heuristic principle to evaluate an advocated position.

Persuasion through the central route is posited to be long

lasting, while persuasion through the peripheral route is

relatively temporary. Examples of heuristics are number

of arguments presented, use of expert sources,

communicator credibility, likability, and attractiveness.

The two routes are not mutually exclusive; rather they

represent the extremes of the elaboration likelihood

continuum. For example, a mixture of central and

peripheral processes are theorized to occur at moderate

levels of elaboration (Petty & Cacioppo, 1986a).

A series of experiments by Petty, Cacioppo, and their

colleagues show that high relevance increases the

likelihood of issue-relevant thinking and invoking the

central route to persuasion (Petty & Cacioppo, 1979a,

1979b, 1984; Petty, Cacioppo, & Goldman, 1981).

The HSM (see Chaiken, 1980, 1986, 1987; Chaiken &

Eagly, 1983) similarly views heuristic processing as

involving more limited cognitive effort and capacity. It

goes further, however, by describing heuristics as learned

knowledge structures that may be used by social

perceivers. Such rules can range from "Experts'

statements can be trusted" to "If most people think so, it

must be right." In general, both models agree that two

modes of processing exist, and that heuristics such as

source expertise or consensus can lead to less systematic

processing of arguments.

Persuasion and Individual Differences

The Petty, Cacioppo, and Goldman (1981) study of the

effects of argument strength and communicator expertise on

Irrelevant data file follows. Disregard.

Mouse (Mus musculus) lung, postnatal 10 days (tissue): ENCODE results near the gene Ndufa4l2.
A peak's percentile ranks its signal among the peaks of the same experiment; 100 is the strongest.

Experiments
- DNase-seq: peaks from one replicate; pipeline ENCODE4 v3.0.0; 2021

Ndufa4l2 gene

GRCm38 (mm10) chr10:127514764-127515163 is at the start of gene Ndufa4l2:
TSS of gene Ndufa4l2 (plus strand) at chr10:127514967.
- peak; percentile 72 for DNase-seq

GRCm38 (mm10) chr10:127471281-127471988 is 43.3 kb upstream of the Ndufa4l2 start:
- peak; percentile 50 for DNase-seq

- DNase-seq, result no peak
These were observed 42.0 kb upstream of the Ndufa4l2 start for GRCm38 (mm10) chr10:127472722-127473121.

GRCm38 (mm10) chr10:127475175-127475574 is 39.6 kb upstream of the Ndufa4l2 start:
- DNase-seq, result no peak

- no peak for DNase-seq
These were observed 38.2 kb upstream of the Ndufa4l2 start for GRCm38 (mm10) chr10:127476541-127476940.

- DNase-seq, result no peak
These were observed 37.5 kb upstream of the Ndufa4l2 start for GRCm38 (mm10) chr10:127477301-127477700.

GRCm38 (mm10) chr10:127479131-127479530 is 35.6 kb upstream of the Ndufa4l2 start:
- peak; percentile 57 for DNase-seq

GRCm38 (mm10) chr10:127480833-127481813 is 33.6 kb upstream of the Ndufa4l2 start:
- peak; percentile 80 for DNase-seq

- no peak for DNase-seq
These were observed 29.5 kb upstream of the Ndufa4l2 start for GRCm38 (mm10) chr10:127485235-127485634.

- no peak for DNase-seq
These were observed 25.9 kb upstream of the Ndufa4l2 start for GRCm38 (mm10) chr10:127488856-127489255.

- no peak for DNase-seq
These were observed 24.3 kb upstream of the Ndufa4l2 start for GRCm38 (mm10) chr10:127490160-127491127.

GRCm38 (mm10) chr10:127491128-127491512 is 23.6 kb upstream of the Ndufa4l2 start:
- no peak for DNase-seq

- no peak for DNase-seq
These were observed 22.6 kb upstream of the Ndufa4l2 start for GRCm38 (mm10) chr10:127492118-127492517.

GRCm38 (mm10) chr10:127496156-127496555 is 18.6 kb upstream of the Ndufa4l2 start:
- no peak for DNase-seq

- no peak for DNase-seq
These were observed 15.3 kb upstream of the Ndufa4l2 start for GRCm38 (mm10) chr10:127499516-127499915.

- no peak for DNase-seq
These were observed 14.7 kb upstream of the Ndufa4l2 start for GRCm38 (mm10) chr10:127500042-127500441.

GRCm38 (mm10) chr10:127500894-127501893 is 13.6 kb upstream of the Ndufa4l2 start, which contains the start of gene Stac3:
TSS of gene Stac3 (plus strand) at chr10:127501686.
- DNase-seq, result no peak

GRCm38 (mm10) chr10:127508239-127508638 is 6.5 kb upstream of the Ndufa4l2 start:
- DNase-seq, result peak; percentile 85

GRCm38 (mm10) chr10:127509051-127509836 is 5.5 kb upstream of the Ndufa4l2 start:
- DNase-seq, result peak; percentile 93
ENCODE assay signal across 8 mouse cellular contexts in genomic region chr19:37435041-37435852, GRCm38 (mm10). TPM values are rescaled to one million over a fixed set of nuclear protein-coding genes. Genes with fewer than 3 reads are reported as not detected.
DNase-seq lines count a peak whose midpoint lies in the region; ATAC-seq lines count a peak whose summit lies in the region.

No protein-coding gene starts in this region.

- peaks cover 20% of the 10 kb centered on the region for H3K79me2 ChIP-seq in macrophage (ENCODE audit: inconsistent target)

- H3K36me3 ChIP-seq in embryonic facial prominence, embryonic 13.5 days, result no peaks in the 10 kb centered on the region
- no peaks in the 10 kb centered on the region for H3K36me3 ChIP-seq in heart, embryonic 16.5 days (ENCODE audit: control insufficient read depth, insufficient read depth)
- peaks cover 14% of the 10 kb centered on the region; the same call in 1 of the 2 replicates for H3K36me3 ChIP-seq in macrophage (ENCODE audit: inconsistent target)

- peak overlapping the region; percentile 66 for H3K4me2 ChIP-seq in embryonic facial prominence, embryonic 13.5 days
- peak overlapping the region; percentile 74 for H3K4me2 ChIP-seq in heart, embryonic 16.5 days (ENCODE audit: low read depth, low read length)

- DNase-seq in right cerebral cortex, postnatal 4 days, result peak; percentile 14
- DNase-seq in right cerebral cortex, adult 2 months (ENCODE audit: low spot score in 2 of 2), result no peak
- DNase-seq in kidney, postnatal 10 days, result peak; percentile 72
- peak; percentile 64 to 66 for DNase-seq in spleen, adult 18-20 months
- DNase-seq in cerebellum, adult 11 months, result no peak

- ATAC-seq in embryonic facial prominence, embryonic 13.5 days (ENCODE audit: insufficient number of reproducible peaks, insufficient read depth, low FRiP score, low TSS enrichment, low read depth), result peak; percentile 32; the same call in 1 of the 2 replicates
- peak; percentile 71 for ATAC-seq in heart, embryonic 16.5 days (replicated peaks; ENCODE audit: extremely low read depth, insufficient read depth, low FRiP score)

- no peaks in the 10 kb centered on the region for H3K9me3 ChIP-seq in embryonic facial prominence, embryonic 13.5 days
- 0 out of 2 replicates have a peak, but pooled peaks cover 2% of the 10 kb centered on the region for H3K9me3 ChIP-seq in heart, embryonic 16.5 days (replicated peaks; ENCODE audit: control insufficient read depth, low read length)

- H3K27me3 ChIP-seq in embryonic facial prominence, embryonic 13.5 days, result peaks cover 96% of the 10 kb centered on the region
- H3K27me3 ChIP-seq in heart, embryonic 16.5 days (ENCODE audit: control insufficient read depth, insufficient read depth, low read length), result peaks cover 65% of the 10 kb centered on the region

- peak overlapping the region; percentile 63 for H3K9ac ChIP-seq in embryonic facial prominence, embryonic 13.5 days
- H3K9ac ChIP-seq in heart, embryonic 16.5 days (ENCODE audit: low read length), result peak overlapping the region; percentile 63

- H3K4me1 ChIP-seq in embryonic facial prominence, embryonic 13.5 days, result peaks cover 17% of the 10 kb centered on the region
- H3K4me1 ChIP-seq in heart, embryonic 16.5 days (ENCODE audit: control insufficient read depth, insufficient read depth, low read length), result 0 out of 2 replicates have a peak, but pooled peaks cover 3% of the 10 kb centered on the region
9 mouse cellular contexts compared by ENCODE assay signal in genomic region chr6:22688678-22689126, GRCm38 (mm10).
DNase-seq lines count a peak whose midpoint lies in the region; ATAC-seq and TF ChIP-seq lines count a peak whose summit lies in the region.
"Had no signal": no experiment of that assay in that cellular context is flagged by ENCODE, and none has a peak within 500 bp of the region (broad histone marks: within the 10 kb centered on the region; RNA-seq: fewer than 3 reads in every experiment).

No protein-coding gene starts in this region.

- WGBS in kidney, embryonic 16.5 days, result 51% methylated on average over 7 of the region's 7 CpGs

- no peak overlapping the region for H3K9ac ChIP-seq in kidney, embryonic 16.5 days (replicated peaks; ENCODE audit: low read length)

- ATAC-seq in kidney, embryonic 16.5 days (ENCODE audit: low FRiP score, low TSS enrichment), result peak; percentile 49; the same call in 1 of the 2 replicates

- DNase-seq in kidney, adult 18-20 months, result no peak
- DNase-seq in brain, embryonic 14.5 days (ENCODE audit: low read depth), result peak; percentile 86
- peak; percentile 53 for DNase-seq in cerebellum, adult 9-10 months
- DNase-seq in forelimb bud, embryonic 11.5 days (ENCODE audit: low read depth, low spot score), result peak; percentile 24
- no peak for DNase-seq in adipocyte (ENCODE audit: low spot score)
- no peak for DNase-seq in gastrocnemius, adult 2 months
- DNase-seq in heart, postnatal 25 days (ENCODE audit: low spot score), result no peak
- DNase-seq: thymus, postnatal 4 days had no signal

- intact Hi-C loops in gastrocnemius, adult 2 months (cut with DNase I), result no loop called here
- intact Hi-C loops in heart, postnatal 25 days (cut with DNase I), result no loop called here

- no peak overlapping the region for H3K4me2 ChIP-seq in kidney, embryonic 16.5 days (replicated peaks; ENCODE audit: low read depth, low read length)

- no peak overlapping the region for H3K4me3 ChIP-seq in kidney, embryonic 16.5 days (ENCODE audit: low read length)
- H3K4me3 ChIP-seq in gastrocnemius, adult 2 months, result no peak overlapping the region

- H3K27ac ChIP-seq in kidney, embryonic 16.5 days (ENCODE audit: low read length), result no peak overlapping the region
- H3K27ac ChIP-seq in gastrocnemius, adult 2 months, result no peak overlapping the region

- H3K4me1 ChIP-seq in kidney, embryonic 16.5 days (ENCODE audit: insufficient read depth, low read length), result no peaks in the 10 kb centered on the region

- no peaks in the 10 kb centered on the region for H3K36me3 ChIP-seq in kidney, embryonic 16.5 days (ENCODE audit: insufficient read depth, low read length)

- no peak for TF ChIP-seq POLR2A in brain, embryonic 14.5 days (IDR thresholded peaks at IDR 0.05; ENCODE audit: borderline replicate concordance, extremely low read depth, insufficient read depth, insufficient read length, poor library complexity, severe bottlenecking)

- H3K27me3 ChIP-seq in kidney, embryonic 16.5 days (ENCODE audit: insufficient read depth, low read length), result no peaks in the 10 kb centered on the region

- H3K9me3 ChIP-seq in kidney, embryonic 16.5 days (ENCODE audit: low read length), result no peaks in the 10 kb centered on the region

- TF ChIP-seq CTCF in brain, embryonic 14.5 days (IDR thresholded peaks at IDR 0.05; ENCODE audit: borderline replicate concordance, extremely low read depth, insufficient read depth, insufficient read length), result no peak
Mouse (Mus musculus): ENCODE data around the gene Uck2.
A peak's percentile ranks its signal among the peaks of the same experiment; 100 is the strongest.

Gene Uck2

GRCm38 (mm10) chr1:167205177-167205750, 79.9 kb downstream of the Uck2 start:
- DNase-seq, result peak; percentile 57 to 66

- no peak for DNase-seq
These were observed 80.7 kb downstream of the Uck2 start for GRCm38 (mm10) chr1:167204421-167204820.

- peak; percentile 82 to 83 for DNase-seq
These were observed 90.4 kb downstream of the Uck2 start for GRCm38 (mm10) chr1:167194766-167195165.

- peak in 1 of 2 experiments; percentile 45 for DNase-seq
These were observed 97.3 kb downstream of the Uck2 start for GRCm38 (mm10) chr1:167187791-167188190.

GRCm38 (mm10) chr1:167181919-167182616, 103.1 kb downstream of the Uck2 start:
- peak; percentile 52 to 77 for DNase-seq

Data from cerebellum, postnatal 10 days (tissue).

persuasive effectiveness provides a clear example of the

cognitive response perspective. Subjects were presented a

message with an issue that was either relatively involving

personally (designed to prompt high elaboration) or not

involving (presumably to cause less elaboration).

Personal relevance or involvement was manipulated by

making receivers believe the recommendations in the

message for comprehensive examinations for senior

undergraduates were being considered for adoption at their

university the following year (high involvement) or 10

years later (low involvement). Also manipulated were

argument quality (strong versus weak) and the expertise of

the communicator (high versus low). For those in the

high-relevance condition, strong arguments produced more

attitude change than weak arguments, but source expertise

did not affect persuasion. In the low-relevance

condition, subjects were more persuaded by an expert than

by a non-expert source, but the quality of the arguments

in the message did not affect subjects' attitudes. It

appears that when issue relevance is high, people are more

persuaded by message content (the central route); but when

relevance is low, they are more persuaded by attributes or

cues (peripheral route).

But is this always the case? Little work has been

conducted on individual differences in the effects of

personal relevance, though Cacioppo, Petty, and Morris

(1983) demonstrated that high need for cognition, defined

as the tendency for people to engage in and enjoy

thinking, resulted in more central processing than for

those low in the need for cognition. Need for cognition

was not found to interact with the manipulations and only

enhanced the likelihood for central processing. Others

questioned whether personal relevance might actually

reduce the likelihood for elaboration for some people


(Sorrentino, Bobocel, Gitta, Olson, & Hewitt, 1988).

Uncertainty orientation, identified by Sorrentino, Short,

and Raynor (1984), is one such possible dimension.


Uncertainty orientation is an individual difference

occupying a niche called the "warm look," an interaction

and interdependence of motivation and cognition to explain

behavior (Sorrentino & Higgins, 1986; Sorrentino & Short,

1986). The construct remains in an early state of

development and researchers have concentrated less on a

definition than on describing those who are certainty and

uncertainty-oriented, conceding "we are still learning

about them ourselves" (Sorrentino & Roney, 1990, p. 242).

This chapter describes the theoretical and

operational rationale behind the construct and sketches

the research to date.

Theoretical Discussion

Definitions proposed for uncertainty orientation (and

as we will see later, the measurement itself) have changed

as well, though Sorrentino maintains the variable is a